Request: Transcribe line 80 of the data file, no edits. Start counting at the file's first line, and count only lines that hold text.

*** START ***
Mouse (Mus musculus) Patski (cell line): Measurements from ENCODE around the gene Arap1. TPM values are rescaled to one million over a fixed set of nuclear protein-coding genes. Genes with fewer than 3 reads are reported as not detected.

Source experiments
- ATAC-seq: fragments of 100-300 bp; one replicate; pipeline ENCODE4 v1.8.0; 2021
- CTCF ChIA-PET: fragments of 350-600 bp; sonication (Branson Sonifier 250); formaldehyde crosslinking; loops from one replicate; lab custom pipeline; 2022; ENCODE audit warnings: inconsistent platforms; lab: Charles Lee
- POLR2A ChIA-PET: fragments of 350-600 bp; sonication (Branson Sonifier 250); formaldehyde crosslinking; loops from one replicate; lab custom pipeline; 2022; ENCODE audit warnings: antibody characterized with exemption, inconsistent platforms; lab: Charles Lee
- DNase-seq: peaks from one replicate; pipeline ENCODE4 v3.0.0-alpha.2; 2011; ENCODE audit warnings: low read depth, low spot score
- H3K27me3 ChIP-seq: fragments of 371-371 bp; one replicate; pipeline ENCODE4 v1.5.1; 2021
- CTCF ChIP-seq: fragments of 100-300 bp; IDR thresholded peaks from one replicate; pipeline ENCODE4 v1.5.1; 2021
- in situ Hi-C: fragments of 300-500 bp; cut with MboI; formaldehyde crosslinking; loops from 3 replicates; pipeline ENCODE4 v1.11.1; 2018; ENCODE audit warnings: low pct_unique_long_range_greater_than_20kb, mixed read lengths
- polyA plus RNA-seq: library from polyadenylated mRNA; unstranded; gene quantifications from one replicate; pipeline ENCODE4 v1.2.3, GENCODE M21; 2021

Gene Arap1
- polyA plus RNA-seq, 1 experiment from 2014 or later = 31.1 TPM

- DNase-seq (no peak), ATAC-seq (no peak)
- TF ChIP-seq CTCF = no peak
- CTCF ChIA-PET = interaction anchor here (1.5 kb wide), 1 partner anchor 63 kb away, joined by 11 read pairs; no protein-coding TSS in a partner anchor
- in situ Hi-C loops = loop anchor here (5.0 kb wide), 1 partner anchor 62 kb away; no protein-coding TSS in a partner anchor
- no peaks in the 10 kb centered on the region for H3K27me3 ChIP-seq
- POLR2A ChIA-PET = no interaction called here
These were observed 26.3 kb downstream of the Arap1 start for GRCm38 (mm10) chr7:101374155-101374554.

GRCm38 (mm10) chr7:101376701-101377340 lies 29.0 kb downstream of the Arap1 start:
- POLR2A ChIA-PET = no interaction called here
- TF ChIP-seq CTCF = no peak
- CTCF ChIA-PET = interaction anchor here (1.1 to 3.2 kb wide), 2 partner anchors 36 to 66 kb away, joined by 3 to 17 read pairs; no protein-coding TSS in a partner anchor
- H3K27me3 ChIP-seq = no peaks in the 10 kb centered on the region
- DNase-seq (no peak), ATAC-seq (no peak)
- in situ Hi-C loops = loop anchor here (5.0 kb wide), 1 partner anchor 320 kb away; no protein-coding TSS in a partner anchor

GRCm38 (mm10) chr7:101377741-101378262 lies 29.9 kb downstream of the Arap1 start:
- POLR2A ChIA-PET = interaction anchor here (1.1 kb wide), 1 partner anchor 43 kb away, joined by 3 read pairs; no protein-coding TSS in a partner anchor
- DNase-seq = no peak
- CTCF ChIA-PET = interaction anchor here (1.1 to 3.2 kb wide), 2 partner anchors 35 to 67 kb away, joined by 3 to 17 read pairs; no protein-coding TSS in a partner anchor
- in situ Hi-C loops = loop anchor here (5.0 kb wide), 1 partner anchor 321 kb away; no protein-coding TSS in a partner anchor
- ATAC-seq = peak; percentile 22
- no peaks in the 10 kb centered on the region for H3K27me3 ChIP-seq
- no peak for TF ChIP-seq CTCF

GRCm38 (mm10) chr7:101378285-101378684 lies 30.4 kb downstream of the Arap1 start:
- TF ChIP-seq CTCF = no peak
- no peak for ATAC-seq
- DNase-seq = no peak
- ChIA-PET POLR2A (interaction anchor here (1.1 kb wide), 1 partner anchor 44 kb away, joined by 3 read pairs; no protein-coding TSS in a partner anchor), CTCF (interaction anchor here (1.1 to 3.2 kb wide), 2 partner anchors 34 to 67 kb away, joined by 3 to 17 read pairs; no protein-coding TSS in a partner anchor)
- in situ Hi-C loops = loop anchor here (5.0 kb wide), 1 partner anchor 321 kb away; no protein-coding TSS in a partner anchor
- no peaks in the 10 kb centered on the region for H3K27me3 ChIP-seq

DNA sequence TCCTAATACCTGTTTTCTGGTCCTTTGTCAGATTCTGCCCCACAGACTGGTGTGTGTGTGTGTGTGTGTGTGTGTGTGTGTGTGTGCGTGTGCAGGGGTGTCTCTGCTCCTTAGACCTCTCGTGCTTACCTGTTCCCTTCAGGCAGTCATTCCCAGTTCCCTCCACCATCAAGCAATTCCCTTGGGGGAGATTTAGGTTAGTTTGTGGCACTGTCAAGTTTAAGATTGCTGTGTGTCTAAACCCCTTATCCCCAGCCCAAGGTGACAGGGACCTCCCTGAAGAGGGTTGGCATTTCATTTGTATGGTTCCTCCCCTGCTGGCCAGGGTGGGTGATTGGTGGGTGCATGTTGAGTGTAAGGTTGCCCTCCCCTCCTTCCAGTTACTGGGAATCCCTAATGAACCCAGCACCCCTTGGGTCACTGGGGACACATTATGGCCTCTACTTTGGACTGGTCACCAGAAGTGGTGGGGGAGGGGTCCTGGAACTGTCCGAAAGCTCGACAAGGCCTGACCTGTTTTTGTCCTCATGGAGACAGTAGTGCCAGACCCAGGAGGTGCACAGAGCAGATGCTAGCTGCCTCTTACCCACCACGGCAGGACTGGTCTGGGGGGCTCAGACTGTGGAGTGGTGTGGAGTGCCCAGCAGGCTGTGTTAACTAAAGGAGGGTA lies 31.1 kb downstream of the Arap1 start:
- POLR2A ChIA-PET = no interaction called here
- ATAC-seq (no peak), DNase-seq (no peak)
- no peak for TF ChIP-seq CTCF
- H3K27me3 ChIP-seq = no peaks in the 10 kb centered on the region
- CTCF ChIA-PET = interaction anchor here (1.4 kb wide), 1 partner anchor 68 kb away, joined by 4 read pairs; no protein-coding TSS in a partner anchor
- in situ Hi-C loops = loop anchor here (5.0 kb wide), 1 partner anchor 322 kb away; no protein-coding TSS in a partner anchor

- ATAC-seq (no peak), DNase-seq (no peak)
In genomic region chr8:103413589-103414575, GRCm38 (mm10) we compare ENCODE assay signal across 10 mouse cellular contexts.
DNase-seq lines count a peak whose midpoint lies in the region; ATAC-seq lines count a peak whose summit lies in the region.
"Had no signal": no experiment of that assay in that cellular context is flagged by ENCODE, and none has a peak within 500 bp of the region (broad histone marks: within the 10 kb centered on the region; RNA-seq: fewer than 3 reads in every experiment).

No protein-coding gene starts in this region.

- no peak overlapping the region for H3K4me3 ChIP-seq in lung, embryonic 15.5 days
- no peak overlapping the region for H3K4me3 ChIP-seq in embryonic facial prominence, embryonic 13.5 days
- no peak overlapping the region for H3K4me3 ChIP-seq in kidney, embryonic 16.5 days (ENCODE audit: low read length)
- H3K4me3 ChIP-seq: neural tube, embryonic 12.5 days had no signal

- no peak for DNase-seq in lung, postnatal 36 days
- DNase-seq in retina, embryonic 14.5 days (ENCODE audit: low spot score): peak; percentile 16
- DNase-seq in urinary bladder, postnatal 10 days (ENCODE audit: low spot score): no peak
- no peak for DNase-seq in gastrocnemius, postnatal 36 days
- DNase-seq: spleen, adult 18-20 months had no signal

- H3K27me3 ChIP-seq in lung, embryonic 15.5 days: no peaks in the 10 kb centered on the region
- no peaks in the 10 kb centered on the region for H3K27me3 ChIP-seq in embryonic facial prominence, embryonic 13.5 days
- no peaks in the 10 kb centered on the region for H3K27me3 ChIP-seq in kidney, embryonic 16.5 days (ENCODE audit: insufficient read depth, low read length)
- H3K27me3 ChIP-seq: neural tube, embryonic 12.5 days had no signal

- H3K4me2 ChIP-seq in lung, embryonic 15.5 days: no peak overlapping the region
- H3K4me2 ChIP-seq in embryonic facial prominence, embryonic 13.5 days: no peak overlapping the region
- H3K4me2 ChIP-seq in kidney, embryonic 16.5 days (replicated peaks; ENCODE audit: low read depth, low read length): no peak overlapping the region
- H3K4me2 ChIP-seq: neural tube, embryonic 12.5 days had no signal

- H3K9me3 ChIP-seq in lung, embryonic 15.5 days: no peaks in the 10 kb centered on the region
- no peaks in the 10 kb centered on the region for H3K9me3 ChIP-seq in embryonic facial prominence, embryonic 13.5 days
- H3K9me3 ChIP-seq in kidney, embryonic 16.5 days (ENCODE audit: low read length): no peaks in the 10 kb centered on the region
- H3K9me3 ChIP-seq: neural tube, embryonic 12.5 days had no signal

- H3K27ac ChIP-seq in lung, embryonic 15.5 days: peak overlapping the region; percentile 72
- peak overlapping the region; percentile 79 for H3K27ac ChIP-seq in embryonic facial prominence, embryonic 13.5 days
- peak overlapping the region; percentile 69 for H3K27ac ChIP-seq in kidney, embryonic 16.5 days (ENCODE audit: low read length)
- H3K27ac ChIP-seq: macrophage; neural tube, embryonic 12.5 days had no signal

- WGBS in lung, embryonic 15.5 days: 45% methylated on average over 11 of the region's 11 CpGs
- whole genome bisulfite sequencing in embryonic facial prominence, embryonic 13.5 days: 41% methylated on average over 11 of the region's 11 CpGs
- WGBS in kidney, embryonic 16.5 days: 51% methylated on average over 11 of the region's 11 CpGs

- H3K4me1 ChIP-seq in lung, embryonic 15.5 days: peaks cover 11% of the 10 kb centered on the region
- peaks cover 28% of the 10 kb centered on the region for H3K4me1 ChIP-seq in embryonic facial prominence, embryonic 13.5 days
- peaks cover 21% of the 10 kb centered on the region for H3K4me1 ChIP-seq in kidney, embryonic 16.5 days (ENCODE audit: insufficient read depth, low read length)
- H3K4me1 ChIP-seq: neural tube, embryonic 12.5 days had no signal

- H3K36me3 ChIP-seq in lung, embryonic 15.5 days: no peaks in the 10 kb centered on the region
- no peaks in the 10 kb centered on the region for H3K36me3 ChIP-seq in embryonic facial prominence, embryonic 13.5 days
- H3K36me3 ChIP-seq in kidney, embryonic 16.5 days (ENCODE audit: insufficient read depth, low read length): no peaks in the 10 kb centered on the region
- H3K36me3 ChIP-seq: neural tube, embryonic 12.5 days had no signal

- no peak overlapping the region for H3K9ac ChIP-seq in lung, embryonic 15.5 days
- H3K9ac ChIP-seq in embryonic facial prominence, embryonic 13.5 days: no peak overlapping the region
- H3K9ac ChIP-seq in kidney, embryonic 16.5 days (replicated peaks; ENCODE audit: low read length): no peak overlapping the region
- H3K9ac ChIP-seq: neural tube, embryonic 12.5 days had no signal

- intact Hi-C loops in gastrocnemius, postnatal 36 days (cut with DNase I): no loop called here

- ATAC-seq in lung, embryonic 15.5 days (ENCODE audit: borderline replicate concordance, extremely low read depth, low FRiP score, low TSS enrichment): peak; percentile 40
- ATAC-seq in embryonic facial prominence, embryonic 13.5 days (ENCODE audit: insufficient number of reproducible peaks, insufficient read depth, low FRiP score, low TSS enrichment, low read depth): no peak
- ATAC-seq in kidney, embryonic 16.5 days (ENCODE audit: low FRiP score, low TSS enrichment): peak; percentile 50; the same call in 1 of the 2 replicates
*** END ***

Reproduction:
- whole genome bisulfite sequencing in embryonic facial prominence, embryonic 13.5 days: 41% methylated on average over 11 of the region's 11 CpGs